Peak Oil is the end of advanced human civilisations.
Human progress is merely a manifestation of the amount of energy available to any given society at any given point in history.
The more energy a human society unlocks from the environment, the higher the level of its civilisation and culture.
All human progress is an aspect of the energy capture process, politics merely a manifestation of who that energy is used and social progress merely the ability of any society to use that energy for the benefit of society.
The billions of dollars printed by the Federal Reserve and the Bank of England as 'quantative easing' has no value other than in relation to future economic expansion.
Future economic expansion is how the value of the money is secured - in that the money is loaned today to us on the basis that tomorrow economic expansion will repay that debt.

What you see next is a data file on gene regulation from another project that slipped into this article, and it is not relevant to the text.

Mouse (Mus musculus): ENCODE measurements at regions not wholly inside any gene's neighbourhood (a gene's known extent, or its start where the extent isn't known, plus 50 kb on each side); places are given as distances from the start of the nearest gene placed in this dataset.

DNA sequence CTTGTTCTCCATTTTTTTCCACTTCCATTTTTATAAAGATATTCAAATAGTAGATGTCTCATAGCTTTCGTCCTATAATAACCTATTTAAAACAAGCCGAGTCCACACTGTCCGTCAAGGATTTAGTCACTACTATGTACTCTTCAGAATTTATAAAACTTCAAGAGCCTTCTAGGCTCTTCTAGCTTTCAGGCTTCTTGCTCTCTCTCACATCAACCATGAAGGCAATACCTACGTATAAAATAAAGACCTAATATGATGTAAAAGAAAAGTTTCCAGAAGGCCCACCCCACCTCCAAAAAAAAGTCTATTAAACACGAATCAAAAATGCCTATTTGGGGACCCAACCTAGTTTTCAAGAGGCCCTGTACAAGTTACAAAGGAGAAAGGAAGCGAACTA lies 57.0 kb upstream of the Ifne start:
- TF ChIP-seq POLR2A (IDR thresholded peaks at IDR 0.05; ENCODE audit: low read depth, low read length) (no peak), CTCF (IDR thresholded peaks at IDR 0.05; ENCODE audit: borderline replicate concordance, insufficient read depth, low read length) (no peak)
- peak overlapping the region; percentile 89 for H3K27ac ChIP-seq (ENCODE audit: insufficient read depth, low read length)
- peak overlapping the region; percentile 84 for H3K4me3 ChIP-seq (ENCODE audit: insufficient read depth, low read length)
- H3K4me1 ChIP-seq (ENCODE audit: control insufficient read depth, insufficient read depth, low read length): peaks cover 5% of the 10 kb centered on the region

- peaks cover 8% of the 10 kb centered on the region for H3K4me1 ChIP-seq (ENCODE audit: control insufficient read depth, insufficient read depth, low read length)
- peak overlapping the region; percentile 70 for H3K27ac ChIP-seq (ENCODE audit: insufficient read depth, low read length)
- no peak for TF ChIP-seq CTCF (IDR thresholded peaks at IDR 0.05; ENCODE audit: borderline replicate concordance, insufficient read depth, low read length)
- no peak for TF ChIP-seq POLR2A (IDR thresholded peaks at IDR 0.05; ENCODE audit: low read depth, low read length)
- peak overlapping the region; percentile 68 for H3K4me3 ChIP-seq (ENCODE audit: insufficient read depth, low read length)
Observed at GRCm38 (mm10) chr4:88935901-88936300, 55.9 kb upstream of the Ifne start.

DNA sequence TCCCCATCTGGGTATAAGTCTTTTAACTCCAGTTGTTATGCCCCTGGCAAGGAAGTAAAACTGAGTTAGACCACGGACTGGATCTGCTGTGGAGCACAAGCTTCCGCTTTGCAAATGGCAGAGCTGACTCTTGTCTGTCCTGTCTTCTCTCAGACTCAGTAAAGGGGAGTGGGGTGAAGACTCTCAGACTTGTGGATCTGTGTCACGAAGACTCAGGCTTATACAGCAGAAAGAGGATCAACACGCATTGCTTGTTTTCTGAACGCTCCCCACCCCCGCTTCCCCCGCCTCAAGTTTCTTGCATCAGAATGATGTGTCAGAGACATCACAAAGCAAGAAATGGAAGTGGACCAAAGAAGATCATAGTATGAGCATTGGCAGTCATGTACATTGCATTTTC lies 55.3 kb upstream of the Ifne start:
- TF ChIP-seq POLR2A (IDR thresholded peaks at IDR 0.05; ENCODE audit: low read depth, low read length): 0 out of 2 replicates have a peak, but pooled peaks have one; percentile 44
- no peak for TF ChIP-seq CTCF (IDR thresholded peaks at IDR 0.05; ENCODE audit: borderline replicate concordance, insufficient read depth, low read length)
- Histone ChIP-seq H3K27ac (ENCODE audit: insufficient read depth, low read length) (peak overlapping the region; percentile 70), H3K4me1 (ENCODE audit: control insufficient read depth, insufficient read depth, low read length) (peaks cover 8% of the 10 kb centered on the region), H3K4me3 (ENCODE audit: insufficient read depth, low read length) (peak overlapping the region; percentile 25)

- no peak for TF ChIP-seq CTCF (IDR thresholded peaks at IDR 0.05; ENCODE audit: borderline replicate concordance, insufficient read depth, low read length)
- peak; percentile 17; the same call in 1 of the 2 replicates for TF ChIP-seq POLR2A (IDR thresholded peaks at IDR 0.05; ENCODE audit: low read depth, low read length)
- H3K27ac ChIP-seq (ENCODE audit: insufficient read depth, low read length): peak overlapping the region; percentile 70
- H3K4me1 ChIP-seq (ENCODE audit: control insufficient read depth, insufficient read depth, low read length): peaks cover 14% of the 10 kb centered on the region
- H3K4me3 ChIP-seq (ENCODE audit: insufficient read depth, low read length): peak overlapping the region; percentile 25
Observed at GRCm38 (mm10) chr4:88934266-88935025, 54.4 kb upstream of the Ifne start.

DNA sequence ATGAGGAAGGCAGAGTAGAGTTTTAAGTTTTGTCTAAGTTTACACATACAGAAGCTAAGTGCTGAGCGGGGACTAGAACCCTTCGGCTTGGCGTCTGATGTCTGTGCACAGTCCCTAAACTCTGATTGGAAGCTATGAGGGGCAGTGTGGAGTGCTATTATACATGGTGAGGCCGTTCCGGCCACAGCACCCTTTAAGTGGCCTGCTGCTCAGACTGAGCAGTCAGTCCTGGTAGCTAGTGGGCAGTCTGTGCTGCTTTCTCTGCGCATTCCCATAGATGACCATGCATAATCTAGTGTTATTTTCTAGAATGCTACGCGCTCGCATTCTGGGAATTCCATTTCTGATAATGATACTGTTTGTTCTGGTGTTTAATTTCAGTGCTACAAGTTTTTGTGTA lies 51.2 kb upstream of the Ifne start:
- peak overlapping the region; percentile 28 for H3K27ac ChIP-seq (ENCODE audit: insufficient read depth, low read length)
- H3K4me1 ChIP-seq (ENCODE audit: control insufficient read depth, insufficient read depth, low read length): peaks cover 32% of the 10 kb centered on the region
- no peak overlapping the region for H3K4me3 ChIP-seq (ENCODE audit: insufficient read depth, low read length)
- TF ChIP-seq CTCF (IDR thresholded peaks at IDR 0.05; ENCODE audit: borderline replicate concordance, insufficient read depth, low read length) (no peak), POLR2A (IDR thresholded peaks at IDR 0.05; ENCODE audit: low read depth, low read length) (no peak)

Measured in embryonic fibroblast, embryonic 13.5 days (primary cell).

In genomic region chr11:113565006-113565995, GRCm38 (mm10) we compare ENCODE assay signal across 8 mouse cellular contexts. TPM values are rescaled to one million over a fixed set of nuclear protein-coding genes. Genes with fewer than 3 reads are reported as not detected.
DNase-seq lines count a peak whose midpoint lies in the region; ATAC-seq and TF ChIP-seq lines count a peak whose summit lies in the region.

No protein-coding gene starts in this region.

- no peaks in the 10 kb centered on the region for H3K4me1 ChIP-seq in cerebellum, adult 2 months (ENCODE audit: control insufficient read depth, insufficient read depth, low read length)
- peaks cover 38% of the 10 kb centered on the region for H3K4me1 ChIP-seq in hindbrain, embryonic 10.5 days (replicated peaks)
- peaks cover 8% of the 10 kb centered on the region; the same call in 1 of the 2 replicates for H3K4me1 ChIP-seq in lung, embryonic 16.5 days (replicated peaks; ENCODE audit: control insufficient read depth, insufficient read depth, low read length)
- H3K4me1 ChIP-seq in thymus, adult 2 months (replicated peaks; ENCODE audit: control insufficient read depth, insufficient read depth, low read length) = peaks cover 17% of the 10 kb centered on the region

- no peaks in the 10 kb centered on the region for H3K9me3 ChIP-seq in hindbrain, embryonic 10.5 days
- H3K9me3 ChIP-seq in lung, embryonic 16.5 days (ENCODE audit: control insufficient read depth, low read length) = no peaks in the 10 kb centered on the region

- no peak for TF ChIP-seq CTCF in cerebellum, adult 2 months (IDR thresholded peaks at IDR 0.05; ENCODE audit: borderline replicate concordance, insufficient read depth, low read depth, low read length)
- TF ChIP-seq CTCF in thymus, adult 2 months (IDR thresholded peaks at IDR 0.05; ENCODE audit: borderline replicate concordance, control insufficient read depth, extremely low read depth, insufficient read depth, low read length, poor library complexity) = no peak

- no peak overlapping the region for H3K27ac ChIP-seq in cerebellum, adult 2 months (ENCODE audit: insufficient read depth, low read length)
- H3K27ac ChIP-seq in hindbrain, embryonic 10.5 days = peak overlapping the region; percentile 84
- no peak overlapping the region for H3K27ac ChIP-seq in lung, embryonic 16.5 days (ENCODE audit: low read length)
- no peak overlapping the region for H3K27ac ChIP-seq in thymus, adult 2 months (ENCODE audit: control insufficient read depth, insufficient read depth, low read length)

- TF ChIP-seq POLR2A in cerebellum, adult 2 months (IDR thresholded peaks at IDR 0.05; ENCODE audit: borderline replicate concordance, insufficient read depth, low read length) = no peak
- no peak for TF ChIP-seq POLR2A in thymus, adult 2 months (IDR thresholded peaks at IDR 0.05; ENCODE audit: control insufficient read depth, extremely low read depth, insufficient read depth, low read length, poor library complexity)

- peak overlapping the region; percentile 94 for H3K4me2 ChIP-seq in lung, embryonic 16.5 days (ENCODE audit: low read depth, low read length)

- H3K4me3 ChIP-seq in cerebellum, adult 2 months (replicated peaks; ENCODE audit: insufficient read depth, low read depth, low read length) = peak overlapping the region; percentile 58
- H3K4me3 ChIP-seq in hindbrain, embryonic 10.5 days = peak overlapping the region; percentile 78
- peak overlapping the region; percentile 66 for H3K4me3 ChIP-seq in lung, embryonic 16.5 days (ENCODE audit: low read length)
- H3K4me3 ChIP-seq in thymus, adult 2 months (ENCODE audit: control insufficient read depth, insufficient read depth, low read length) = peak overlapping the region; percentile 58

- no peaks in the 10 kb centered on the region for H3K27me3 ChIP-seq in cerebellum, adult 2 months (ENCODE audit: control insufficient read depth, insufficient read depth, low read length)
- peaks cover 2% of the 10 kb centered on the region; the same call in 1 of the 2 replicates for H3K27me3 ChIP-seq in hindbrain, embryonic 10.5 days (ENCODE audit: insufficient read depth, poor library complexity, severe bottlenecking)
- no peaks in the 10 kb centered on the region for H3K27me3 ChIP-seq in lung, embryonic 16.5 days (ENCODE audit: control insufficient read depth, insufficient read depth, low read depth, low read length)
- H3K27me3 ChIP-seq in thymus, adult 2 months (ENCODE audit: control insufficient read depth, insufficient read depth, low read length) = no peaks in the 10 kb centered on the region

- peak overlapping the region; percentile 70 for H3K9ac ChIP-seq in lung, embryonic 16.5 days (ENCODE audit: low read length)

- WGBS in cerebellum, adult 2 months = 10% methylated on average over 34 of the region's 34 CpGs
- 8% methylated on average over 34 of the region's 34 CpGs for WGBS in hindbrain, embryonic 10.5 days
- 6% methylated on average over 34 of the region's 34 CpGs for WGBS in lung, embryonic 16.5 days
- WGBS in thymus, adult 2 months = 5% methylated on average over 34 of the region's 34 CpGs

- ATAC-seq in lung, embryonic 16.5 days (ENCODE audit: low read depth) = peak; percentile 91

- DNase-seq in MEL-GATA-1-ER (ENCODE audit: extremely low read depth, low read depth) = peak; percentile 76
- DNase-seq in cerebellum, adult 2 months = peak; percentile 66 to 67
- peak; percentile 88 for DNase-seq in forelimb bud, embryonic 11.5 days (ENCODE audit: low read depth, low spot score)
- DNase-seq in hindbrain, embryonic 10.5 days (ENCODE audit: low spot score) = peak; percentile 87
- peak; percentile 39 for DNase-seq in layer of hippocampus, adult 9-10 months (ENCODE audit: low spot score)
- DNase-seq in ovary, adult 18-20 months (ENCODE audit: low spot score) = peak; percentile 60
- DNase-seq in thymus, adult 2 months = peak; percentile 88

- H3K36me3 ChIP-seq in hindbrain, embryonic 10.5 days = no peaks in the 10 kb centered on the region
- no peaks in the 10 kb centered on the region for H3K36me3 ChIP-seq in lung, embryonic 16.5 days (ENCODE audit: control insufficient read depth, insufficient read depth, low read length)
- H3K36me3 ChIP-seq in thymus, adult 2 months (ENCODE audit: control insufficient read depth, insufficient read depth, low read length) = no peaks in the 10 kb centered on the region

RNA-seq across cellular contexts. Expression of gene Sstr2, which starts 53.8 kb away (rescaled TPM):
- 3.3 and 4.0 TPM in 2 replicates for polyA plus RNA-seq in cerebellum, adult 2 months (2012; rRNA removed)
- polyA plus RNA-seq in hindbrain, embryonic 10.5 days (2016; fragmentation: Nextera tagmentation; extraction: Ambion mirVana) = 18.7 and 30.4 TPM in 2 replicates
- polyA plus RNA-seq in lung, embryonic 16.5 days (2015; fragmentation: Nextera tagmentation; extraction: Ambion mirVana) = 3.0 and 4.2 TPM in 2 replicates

Without the money being secured in relation to future economic expansion - all we have are worthless bits of paper that add inflationary pressure on an already unstable economic system.
But all economic expansion is based on cheap oil.
Without cheap oil, then economic expansion cannot occur.
Without economic expansion then the money becomes worthless.
That is where we are today if the truth about Peak Oil already being here is true as stated in the article below.
The money injected into the global economy by the US is now a debt that can never be repaid.
America is now the New Rome, an empire about to collapse.
At the same time as future economic expansion has been ruled out, the dollar is about to be replaced by a new global currency for use in oil bourse trading.
The Petro-Dollar Recycling system is how the US economy has been able to grow even whilst in debt, for in effect the dollar is the one currency that every nation has to use to buy the oil that keeps it alive.